From Henry Laurens
[Philadelphia] 16th August 
I had the honor of writing to Your Excellency the 13th by a Messenger from Monsr Girard, since which Your Excellency’s several favors of the 9th, 11th, and 13th, together with the several papers refer’d to have reached me.1 The latter I receiv’d Yesterday at half past four P.M. in Congress, and immediately presented that and General Sullivan’s of the 10th to the House.
By the Messenger abovemention’d I forwarded a Packet from the Secretary of Congress directed to Major General St Clair, and I shall transmit another directed to Your Excellency by the present conveyance, these I am informed contain all the documents relative to the charge against the General. They had been long out of my custody.2
Your Excellency will find inclosed with this duplicates of the Acts of Congress of the 26th and 30th of November and 27th of December 1776 for raising the regiment of Artillery in Virginia and appointing Colonel Harrison to the command, and for raising three Battalions of Continental Artillery.3
Also an Act of Congress of the 13th Inst. for correcting abuses and granting passes to persons to go into New York.4
Your Excellency’s letter of the 11th I received late last Evening, it shall be laid before Congress with Colonel Palfrey’s tomorrow Morning and I trust the application of that Gentleman will be immediately attended to. I have the honor to be With the utmost Respect & Esteem &c.
LB, DNA:PCC, item 13. A note on the letter-book copy indicates that this letter was sent “by Dunn.”
2. The packets probably contained both the materials specifically requested by GW’s letter to Laurens of 13 Aug. and the charges that were reported by the committee created on 29 April to state charges in the case. St. Clair was charged on five counts—four, involving “neglect of duty … cowardice … treachery … incapacity as a General … inattention to the progress of the enemy,” under the article 5 of section 18 of the articles of war and the fifth, of “shamefully abandoning the posts of Ticonderoga and Mount Independence,” under article 12 of section 13. For the charges, seven “remarks” made by the congressional committee, and documents introduced into evidence (which may have been in the packets), see St. Clair Court Martial description begins Proceedings of a General Court Martial, Held at White Plains, in the State of New-York, By Order of his Excellency General Washington, Commander in Chief of the Army of the United States of America, For the Trial of Major General St. Clair, August 25, 1778. Major General Lincoln, President. Philadelphia, 1778. description ends .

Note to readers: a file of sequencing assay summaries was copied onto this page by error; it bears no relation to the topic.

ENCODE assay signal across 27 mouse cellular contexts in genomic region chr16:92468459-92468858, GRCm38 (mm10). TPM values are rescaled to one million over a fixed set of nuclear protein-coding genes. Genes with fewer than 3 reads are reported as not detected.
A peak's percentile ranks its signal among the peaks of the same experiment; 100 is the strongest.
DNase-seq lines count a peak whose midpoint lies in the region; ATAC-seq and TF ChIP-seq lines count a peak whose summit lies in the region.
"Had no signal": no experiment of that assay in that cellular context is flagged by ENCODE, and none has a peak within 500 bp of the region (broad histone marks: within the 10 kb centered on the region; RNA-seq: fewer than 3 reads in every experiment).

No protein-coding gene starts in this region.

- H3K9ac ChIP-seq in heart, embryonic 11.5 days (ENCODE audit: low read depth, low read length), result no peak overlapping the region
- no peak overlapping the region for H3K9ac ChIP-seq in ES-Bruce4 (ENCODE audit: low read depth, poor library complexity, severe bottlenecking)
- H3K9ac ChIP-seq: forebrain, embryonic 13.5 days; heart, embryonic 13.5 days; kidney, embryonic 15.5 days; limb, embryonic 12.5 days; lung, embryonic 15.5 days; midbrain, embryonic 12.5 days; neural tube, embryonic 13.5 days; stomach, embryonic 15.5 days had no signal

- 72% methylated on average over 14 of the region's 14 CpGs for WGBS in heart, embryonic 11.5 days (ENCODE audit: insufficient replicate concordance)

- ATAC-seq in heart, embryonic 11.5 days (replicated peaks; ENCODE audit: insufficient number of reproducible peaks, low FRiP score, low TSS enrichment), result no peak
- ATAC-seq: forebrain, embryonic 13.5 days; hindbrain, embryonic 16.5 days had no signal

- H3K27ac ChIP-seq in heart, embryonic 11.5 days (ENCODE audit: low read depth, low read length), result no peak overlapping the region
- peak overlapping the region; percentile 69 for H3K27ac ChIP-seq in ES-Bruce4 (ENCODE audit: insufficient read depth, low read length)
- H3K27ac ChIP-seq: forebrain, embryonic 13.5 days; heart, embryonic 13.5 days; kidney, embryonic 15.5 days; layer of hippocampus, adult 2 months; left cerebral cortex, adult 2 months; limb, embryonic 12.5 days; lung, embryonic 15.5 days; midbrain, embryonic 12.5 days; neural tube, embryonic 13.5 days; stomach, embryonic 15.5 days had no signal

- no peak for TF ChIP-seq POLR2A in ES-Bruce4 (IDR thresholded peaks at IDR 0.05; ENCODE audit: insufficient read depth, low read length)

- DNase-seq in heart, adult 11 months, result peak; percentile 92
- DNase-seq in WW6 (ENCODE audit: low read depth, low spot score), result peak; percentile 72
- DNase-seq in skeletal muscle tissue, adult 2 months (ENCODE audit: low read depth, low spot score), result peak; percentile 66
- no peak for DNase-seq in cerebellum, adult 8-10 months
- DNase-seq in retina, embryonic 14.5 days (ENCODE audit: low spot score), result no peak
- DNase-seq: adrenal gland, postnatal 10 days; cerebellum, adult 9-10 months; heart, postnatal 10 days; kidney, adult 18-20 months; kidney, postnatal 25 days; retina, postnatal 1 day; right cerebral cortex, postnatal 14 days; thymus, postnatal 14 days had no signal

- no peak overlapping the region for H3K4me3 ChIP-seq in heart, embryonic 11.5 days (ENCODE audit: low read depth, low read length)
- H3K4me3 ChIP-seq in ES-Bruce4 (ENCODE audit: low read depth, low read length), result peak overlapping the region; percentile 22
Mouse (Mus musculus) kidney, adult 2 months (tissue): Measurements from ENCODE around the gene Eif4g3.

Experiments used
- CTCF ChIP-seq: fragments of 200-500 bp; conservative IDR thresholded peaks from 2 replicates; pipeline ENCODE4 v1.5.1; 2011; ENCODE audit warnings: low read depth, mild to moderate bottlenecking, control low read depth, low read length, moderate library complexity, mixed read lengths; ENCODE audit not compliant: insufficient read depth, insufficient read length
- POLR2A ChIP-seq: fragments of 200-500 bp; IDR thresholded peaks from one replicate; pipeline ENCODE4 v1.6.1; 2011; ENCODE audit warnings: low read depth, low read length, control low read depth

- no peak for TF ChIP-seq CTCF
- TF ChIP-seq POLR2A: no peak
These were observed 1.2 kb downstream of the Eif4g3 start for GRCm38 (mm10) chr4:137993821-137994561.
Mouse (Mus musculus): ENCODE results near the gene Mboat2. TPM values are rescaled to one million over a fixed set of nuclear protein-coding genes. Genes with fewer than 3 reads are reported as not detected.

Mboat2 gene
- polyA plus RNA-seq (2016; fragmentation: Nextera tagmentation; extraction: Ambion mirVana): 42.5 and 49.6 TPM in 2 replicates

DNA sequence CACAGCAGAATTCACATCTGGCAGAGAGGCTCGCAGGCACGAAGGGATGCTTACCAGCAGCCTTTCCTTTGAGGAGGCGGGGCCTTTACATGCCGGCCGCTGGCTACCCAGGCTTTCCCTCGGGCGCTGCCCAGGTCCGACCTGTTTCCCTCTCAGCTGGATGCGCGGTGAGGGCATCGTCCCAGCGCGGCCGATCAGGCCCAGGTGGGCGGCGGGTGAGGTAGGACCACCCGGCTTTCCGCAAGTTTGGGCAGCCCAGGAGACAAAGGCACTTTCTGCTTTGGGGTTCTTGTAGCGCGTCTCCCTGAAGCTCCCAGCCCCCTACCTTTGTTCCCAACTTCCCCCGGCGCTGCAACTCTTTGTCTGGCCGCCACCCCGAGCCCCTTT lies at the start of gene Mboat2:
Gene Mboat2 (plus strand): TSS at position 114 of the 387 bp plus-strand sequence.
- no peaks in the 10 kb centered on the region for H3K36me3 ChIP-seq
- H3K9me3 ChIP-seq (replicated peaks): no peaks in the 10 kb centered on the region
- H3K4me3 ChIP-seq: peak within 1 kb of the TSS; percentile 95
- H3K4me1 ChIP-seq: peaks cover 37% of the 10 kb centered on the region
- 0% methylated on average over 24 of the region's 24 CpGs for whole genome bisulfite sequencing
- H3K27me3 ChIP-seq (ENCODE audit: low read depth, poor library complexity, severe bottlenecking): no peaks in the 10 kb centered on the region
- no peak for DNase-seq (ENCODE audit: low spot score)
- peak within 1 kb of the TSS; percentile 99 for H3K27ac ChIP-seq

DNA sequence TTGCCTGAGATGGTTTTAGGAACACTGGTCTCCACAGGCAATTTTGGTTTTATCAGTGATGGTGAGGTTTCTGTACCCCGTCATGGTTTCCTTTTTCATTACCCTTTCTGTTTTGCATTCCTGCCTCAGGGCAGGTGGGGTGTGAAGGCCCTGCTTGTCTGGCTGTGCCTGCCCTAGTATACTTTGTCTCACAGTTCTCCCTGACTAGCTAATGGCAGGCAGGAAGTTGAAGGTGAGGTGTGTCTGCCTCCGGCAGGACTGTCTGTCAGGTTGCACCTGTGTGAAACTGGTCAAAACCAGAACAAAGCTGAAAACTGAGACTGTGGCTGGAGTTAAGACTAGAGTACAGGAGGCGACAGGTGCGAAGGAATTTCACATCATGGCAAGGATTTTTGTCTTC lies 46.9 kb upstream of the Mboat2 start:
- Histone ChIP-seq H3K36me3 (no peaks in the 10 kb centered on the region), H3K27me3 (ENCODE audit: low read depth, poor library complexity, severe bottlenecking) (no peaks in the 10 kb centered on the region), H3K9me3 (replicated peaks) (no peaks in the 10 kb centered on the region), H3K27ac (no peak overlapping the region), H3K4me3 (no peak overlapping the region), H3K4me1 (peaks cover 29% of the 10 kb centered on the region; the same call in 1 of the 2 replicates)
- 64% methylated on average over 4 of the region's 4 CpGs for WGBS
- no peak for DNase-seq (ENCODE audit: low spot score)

3. The enclosed copies have not been identified; for the resolutions, see JCC description begins Worthington Chauncey Ford et al., eds. Journals of the Continental Congress, 1774-1789. 34 vols. Washington, D.C., 1904–37. description ends , 6:981, 995, and 1045–46.
4. This resolution directed that only Congress or GW should issue passes to New York and that Maj. Gen. Benedict Arnold should recall any passes he had issued for travel from Philadelphia to New York (ibid., 11:779).